Vineyard Vines: A Whale of a Time

Explaining how their company, Vineyard Vines, stemmed from wanting to enjoy life more, co-founders and co-chief executive officers Ian and Shepherd Murray...

The dunking machine said it all.

This story first appeared in the September 27, 2007 issue of WWD.  Subscribe Today.

Explaining how their company, Vineyard Vines, stemmed from wanting to enjoy life more, co-founders and co-chief executive officers Ian and Shepherd Murray casually mentioned how their employees surprised them at the last staff gathering with a dunking machine. Clearly, while building their brand into a $37 million retail and wholesale operation in eight years, the brothers are having fun along the way.

“It’s about really good people living really good lives,” Shepherd Murray said. “That life can be great if you set out to do things you want to do.”

Sailing, fishing, road races, regattas, barbecues, college road trips and charity drives are among the many interests they have managed to work into their job descriptions — all in the name of branding. But it hasn’t been all fun and games.

Tired of the daily white-collar commute into Manhattan, the Murrays decided to break out by starting a business printing neckties with insignias of their favorite place, Martha’s Vineyard. Their aim was to create conversation pieces that would bond people together. Sons of travel writers, the pair had globe-trotted enough and stayed at enough $2,500-per-night hotels to know there were more enjoyable ways to live. But they weren’t blinded by the good life. “We were not allowed to get a soda from the minibar because that cost $4,” Shepherd Murray recalled.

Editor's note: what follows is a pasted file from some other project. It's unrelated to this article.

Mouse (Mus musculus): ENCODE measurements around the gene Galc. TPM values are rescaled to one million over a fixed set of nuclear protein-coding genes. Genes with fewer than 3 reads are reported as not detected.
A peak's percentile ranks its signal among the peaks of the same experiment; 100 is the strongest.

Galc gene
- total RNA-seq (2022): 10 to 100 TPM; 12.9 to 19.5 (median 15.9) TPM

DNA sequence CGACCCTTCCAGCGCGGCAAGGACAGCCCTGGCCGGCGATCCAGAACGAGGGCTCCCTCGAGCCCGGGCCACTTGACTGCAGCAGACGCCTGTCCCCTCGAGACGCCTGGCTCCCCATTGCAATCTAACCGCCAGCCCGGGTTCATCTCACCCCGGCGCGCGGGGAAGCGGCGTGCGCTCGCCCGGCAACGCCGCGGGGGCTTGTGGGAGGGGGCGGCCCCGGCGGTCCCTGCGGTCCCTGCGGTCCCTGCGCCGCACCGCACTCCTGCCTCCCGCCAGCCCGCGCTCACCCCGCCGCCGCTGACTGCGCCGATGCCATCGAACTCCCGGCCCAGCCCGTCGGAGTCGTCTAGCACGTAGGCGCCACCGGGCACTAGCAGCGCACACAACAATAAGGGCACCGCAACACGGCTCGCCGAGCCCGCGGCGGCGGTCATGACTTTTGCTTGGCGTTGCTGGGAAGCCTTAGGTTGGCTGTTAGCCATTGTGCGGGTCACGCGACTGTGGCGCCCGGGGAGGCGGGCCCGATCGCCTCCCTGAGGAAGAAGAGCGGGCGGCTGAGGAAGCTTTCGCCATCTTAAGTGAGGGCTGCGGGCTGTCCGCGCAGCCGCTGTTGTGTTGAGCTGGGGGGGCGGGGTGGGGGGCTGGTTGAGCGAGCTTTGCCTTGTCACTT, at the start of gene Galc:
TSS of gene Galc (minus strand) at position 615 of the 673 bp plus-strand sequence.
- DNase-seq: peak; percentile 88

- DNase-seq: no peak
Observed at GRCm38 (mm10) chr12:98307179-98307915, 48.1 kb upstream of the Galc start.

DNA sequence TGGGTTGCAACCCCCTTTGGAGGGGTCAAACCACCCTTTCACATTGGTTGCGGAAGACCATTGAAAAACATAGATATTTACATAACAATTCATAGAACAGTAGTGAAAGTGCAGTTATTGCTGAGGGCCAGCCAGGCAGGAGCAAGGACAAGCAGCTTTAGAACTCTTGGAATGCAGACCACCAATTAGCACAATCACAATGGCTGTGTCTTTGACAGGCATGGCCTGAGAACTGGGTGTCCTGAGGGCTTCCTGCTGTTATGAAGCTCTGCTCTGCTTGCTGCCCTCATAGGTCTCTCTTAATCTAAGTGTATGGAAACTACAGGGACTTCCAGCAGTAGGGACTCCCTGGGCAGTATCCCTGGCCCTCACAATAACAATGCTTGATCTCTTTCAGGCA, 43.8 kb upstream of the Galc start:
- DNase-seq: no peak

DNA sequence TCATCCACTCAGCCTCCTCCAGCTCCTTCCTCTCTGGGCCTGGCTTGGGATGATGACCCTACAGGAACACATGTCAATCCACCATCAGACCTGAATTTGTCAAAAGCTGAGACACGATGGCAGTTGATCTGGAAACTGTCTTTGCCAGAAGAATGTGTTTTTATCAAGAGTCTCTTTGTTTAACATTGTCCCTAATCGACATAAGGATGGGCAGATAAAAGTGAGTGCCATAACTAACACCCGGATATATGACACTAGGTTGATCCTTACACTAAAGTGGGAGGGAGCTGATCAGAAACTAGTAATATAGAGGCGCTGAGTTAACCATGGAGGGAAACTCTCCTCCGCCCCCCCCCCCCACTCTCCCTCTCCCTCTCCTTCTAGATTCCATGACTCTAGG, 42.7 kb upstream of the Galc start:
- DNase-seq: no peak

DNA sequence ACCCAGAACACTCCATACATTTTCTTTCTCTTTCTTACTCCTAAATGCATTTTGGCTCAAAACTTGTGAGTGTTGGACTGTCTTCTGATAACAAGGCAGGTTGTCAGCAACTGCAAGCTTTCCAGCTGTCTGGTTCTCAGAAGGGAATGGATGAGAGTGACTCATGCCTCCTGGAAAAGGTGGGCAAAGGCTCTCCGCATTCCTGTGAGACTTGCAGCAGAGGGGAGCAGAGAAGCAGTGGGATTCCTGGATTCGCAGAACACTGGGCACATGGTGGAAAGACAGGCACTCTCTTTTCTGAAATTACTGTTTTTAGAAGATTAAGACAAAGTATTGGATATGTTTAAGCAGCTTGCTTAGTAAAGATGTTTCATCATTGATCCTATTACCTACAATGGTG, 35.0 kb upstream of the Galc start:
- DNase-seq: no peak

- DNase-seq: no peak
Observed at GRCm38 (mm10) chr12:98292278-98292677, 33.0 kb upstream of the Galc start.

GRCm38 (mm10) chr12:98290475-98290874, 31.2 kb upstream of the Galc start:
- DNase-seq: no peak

Before quitting their corporate jobs and while still living at their parents’ home in Connecticut, they applied for as many credit cards as possible, bought a used car and made the most of their dental plans, which included having their wisdom teeth pulled even though Ian Murray didn’t need to. Unsuccessful in borrowing money from their local bank to launch their company, they used credit cards to roll over their debt from one month to the next for the first four years they were in business — throughout which time their parents asked if they were meeting with headhunters about real jobs. The graphic designers at Young & Rubicam, where Shepherd Murray worked, helped develop a logo for the new firm. His brother routinely showed up there in a business suit to focus on the venture. “No one knew he didn’t work there,” Shepherd Murray said.

Inspired by entrepreneurs such as Jimmy Buffett, Richard Branson, JetBlue’s David Neeleman and Starbucks founder Howard Schultz for reinventing products that had long been in existence, the Murrays said they, too, wanted to take a seemingly boring thing and make it an experience. Early on they weren’t above hawking ties at middle school holiday bazaars and, to this day, much of their marketing continues to be rooted in grassroots efforts instead of conventional advertising. The brothers also have been savvy about getting American dream-type stories in the media, which only raises the brand’s profile.

They also use ingenuity whenever possible. When then-president Bill Clinton came under fire during one of his summer vacations on Martha’s Vineyard for a tie given to him by Monica Lewinsky, the Murrays worked their own tie angle. Ian Murray dropped by the presidential press center unannounced and draped himself in Vineyard Vines ties. Needless to say, his extreme tie modeling was splashed all over the media.

The brand has expanded over the years into women’s, men’s and children’s clothing, as well as flip-flops, bags, belts and other accessories. But all the products are in keeping with the label’s island-inspired lifestyle.

Vineyard Vines’ catalogue and Web site are also extensions of that way of life and feature everyday people with short synopses of their lives, Murray family photos, customers’ wedding snaps and images of the company’s pink whale logo spotted in far-flung places. Even the company’s four freestanding stores are covered with photos of customers wearing the brand.

“This has never been about making money,” Shepherd Murray said. “When you do the right thing, it shows in your success and with good people you become even more successful.”